The Fear of Monkeys - The Best E-Zine on the Web for Politically Conscious WritingThe Proboscis Monkey - Issue Twenty-Two
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The Proboscis Monkey: photo from Charlesjsharp of  Sharp PhotographyThe Proboscis Monkey or long nosed monkey is a reddish brown arboreal Old World monkey that is endemic to the southeast Asian island of Borneo. They also go by the Malay name monyet belanda (Dutch monkey) as Indonesians remarked that the Dutch colonisers often had similarly large bellies and noses. Males have a maximum known weight of 30 kg while Females weigh 7 to 12 kg, with a maximum known mass of 15 kg. The large nose of the male can exceed 10.2 cm in length and hangs lower than the mouth. They live most commonly in coastal areas and along rivers. They favour dipterocarp, mangrove and riverine forests. It is perhaps the most aquatic of the primates and is a fairly good swimmer, capable of swimming up to 20 m underwater and have been known to swim across rivers. They have a long coat; the fur on the back is bright orange, reddish brown, yellowish brown or brick-red. Their face is orange-pink and the male has a red penis with a black scrotum. Both sexes have bulging stomachs that give the monkeys what resembles a pot belly and many of the monkeys' toes are webbed. Females become sexually mature at five years old and copulations tend to last for half a minute with both sexes participating although now always successfully. Perhaps this is because the male will grab the female by the ankles or torso and mount her from behind. It likely doesn't help that when soliciting sexual attention, both sexes will pouted, the males will sometimes vocalize, the females will present their backsides, and mating pairs are sometimes harassed by subadults. Proboscis monkeys eat primarily fruit and leaves, but will also eat flowers, seeds and insects to a lesser extent. Their daily activities consist of resting, traveling, feeding and keeping vigilant. As night approaches, the monkeys move back near the river and forage again. The proboscis monkey is assessed as Endangered and its total population has decreased by more than 50% in the past 36-40 years to 2008 due to ongoing habitat loss and hunting in some areas. The largest remaining populations are found in Kalimantan; there are far fewer in Sarawak, Brunei and Sabah.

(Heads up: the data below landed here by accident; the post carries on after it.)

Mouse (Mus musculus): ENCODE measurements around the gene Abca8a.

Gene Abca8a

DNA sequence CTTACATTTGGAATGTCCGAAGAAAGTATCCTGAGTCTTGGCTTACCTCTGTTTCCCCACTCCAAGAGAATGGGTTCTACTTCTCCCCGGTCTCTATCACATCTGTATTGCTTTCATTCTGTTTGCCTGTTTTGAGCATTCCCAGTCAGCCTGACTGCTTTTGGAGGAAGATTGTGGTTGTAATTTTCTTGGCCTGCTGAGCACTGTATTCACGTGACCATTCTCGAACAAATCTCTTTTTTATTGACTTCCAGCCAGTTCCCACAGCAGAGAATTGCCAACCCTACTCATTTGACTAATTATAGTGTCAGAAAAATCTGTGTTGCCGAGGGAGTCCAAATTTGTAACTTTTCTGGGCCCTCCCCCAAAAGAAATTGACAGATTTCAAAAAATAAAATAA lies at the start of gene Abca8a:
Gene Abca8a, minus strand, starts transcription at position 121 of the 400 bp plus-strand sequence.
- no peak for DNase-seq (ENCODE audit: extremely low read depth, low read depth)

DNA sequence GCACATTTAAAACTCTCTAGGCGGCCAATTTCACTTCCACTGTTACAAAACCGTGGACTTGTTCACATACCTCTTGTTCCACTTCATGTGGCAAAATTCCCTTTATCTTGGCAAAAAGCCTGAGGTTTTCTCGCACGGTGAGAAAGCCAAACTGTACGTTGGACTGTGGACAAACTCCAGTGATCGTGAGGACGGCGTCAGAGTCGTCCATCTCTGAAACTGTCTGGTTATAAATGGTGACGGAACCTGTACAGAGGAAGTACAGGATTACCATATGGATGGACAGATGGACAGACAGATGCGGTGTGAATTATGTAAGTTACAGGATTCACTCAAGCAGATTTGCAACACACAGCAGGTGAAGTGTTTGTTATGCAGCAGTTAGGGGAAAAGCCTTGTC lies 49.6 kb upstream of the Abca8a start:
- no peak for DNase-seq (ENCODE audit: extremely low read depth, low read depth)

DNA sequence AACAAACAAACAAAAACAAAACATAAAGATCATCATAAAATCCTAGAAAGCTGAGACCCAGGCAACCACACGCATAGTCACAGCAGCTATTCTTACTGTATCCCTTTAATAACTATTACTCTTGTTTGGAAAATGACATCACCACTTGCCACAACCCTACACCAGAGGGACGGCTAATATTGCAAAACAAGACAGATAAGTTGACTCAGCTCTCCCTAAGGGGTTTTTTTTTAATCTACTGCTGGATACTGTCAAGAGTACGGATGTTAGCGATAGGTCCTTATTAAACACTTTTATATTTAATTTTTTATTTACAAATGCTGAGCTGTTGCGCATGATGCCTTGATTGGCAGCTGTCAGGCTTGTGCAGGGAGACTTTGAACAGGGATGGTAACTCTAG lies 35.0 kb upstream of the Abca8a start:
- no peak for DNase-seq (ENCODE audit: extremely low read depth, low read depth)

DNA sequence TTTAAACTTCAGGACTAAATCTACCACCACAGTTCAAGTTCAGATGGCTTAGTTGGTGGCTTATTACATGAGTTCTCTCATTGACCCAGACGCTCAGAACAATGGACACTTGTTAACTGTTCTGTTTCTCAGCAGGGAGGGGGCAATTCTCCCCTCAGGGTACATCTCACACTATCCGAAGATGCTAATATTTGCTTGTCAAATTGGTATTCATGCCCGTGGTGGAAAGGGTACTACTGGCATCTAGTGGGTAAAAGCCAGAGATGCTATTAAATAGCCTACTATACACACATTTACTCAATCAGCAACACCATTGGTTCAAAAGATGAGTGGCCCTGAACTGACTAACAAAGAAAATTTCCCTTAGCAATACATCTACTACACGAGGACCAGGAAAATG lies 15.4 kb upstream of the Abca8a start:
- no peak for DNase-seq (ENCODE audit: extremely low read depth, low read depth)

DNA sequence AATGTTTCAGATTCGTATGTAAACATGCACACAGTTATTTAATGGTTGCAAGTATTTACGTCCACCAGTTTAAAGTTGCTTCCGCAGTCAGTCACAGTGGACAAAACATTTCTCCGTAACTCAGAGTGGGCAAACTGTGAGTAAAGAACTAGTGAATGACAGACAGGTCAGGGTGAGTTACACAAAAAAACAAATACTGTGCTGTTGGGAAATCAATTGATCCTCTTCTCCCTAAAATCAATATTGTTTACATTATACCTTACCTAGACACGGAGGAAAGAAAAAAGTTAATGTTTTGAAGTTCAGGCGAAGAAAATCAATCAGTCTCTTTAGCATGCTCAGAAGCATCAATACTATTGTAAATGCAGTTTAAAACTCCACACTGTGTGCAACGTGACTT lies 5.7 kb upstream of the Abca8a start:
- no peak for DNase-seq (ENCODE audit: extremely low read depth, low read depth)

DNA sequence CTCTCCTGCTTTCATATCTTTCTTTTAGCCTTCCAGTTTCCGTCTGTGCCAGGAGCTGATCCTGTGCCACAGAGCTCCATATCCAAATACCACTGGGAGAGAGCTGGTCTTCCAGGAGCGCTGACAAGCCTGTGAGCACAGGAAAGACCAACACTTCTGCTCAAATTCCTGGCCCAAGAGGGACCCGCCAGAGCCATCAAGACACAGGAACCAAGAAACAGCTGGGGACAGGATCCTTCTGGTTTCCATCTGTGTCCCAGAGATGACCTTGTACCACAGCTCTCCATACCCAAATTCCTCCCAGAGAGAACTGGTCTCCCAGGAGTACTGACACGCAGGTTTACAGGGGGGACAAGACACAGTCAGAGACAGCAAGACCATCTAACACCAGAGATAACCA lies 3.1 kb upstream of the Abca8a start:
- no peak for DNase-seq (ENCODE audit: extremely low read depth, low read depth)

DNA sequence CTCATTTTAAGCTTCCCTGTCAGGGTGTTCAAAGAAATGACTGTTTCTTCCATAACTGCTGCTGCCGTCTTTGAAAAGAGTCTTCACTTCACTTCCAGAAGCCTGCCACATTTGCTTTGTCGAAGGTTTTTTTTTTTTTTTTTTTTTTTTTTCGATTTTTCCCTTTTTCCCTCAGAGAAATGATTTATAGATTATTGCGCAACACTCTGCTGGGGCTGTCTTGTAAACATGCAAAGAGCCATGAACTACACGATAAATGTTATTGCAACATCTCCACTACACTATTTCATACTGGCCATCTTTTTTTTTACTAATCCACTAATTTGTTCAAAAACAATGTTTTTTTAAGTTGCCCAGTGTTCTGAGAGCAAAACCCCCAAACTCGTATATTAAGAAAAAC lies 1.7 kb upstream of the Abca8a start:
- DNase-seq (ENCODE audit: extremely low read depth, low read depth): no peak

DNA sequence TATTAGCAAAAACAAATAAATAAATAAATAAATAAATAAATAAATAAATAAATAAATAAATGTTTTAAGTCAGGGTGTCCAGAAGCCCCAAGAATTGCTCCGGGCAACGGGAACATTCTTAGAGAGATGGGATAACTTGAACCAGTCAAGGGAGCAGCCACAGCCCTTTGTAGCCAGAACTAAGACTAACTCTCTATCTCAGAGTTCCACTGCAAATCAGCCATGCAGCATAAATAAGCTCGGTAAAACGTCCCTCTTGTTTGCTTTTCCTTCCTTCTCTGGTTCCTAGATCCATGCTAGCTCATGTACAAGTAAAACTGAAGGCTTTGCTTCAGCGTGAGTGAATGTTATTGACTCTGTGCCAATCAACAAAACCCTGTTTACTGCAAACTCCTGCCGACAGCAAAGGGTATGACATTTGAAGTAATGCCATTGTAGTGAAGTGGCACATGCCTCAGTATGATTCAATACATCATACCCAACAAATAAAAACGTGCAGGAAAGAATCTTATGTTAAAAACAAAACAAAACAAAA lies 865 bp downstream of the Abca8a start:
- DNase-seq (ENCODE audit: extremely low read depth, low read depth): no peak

Twin Girls, 1948 - Donal Mahoney An intergenerational wrestling with the good and bad of the modern fascination with diagnosis

A Pilgrim's Progress - John Grey Some cash in the pocket can make a huge difference

Rocky And Bullwinkle Discuss Their Presidents - B. Craig Grafton When these goofy and familiar characters debate the merits of presidents somehow the presidents get the worst of the discussion

The Gun Show in Alabama - Ron Riekki When a lack of gun control combines with the media it can be slaughter

The Mexican in the Bathroom - Weldon H. Sandusky How do we measure mental illness when the culture is equally socially ill? [This is the fifth in a series of installments - Issues Eighteen to Twenty-Five]

Toots - T.R. Healy Forgiveness is sometimes the hardest thing to achieve

White Guilt - Amy Penne Sometimes racist actions are not as racist as they appear, as children mimic their parent's behavior

The Dove Handler - Andrew J. Hogan In an environmental horror story, we are left to wonder how the planet would repay us

Date the Candidate - Laryssa Wirstiuk A show-piece or a real date with someone in the public eye?

Three Stooges - Marc Carver What are our lives worth? Hopefully the pay comes with benefits and vacation time

Running Parallel - Ela Meyer We reveal more about ourselves than others in our daily interactions

Grease Poet - Richard King Perkins II Poets can be found everywhere, although they are not always appreciated







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